What can maps tell us about how people from different times, places, and cultures make sense of their world? How did maps and mapmaking influence the development of colonial North America?
What were social conditions in Mexico before and after independence from Spain? How was the struggle for independence shaped by internal conflicts between people of different social castes?
Subject to Citizen, Kingdom to Nation: Changing Notions of Identity in the Age of the French Revolution
How did French people bring about—or resist—the transition from monarchy to republic during the Revolution? What did it mean to become a citizen of the new nation?
What arguments did eighteenth-century writers make about the slave trade? How are these arguments based in understandings of African civilization? How does Olaudah Equiano contribute to these debates?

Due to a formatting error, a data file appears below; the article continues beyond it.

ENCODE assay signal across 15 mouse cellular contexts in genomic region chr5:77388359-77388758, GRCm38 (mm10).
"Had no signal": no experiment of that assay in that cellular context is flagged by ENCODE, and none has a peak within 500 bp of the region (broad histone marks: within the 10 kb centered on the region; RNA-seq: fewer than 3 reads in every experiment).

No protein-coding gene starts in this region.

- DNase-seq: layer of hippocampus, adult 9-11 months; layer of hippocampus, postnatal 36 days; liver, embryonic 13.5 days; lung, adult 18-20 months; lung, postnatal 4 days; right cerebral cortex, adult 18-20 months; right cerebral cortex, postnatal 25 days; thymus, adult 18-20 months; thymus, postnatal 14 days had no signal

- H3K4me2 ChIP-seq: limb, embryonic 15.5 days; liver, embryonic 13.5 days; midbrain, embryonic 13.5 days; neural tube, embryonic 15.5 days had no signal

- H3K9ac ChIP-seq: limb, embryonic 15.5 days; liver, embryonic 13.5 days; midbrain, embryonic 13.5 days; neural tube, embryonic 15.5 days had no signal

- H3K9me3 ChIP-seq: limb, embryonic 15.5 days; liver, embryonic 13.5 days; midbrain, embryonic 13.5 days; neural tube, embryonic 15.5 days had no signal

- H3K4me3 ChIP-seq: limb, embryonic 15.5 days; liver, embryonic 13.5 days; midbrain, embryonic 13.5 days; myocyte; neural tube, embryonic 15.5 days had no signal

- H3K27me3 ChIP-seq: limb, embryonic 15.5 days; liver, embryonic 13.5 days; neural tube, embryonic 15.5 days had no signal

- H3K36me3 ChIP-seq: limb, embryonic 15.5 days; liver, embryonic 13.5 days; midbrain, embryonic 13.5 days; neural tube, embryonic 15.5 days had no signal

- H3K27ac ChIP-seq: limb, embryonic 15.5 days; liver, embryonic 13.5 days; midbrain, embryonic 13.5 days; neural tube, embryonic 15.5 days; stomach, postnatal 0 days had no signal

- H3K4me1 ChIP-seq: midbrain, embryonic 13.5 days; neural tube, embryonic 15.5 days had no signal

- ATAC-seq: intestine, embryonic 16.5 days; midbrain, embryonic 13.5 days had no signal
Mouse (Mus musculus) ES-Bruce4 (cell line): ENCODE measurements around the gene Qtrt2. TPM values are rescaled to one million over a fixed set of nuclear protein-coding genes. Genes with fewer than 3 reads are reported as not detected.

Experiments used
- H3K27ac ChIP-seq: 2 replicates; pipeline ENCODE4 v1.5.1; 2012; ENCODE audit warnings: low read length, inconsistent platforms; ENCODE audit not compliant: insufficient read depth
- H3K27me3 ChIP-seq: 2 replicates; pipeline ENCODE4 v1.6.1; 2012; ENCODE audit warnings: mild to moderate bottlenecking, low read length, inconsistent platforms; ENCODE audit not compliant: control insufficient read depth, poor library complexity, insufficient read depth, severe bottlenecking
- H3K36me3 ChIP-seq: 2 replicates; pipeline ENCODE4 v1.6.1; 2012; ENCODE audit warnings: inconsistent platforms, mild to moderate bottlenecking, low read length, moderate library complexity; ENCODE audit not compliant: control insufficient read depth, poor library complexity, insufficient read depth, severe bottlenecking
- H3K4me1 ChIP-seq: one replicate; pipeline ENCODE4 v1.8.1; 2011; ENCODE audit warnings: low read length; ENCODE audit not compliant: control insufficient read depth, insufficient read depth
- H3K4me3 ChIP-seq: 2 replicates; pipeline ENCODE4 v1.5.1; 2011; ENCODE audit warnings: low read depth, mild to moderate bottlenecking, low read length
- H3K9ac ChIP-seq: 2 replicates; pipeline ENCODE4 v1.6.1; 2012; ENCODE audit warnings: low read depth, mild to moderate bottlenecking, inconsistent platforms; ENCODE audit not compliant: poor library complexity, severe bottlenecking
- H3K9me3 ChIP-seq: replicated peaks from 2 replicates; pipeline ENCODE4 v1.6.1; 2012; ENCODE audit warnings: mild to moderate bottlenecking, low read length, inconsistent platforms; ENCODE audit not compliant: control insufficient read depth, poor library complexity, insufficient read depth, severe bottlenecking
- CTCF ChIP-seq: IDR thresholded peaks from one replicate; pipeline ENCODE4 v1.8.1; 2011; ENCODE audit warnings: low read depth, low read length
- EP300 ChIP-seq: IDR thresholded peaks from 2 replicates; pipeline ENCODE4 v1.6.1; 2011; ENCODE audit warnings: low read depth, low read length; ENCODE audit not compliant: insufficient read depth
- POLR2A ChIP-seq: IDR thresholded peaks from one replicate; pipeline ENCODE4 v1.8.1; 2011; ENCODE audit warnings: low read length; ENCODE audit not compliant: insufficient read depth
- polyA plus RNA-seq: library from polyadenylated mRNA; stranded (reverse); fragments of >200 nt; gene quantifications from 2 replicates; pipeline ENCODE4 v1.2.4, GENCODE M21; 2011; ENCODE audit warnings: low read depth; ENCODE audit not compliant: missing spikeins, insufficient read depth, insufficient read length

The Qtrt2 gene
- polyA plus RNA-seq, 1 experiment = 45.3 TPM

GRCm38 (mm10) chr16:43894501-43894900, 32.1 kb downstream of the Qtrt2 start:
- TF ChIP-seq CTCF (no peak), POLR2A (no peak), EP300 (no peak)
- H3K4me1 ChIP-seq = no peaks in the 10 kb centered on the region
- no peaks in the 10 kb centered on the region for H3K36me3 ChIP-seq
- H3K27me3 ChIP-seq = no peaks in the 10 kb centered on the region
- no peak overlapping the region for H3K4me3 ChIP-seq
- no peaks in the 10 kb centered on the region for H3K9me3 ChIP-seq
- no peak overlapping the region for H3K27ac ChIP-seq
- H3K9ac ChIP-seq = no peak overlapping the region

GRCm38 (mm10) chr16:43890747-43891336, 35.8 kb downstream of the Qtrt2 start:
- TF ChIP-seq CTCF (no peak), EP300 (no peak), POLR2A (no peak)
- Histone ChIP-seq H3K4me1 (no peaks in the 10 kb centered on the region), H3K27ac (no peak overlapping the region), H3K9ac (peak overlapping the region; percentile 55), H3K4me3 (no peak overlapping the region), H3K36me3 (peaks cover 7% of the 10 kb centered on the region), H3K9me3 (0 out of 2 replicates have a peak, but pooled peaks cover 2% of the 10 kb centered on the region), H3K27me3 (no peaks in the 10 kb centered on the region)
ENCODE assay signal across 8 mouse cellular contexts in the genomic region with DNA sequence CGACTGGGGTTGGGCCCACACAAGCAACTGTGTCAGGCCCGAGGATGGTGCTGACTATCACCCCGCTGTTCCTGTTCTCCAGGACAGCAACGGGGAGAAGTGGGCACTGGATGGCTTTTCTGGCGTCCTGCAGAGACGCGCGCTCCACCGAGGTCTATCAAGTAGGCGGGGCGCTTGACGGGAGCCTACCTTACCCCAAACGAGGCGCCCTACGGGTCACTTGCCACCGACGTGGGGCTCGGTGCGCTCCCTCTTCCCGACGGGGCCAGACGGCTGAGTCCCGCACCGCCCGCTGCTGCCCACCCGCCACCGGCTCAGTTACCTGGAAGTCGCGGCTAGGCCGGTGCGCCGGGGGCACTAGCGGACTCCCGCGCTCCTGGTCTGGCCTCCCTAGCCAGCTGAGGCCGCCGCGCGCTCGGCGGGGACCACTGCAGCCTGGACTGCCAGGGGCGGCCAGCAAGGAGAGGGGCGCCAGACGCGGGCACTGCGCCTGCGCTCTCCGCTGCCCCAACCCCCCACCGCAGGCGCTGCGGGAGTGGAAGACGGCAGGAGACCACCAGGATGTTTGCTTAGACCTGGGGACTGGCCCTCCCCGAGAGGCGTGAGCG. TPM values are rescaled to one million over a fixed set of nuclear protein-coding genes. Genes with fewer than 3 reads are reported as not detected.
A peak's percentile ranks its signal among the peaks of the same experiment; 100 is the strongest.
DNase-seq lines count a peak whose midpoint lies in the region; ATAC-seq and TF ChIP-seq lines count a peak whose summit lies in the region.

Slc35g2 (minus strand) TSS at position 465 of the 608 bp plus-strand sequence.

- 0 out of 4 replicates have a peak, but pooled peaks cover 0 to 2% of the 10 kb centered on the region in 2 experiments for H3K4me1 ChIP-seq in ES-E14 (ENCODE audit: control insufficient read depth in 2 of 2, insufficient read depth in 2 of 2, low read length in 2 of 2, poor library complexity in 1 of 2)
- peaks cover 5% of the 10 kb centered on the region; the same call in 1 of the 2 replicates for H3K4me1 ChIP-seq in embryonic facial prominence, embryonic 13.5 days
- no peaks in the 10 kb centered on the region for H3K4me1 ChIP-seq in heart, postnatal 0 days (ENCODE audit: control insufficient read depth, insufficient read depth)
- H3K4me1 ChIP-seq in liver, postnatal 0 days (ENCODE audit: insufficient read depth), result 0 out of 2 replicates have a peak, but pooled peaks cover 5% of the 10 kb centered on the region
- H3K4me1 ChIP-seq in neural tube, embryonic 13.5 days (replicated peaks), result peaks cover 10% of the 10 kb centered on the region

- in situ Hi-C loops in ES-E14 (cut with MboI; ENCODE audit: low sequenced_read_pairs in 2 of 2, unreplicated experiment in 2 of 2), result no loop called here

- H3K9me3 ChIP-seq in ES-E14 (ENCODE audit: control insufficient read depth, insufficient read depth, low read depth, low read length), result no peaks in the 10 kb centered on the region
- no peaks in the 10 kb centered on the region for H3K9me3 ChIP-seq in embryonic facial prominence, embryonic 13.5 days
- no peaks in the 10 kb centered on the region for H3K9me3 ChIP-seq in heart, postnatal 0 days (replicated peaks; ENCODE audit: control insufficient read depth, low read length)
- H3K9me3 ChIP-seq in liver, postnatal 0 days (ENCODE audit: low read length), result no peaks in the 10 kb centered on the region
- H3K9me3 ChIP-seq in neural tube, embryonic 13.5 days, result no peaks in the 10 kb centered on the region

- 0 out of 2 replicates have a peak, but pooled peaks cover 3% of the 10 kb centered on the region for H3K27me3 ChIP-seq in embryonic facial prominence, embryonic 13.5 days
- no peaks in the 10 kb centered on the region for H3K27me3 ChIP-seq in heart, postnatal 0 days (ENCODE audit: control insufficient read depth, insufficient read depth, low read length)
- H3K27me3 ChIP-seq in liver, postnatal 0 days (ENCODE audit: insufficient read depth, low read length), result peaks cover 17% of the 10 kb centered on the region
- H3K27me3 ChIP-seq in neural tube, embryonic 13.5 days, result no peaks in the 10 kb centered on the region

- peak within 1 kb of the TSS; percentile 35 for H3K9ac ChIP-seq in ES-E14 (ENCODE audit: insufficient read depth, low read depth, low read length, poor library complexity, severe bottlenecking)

How did Renaissance writers define the family? What were the obligations of family members to one another? What threats to the family did writers perceive?
What are the connections between the exploration of the North and South Poles and their visual representation?
What are the connections between exploring new territories and making visual representations of those territories? How do artists relate to the territory's indigenous people? In what ways do mapmakers and artists promote, protect, or displace the cultures and landscapes they portray?
What were Western Christian religious beliefs, political relationships, and personal values during the Middle Ages? How did the motives, organization, and effects of the Crusades change over time? How have writers from the eleventh century on criticized the Crusaders’ goals and actions?
What did medieval Christians believe about women’s nature and social roles? How did they express these beliefs in illustrations, poetry, and religious writings?
How does Behn’s novel Oroonoko compare to other representations of race, slavery, and colonialism in the seventeenth and eighteenth centuries?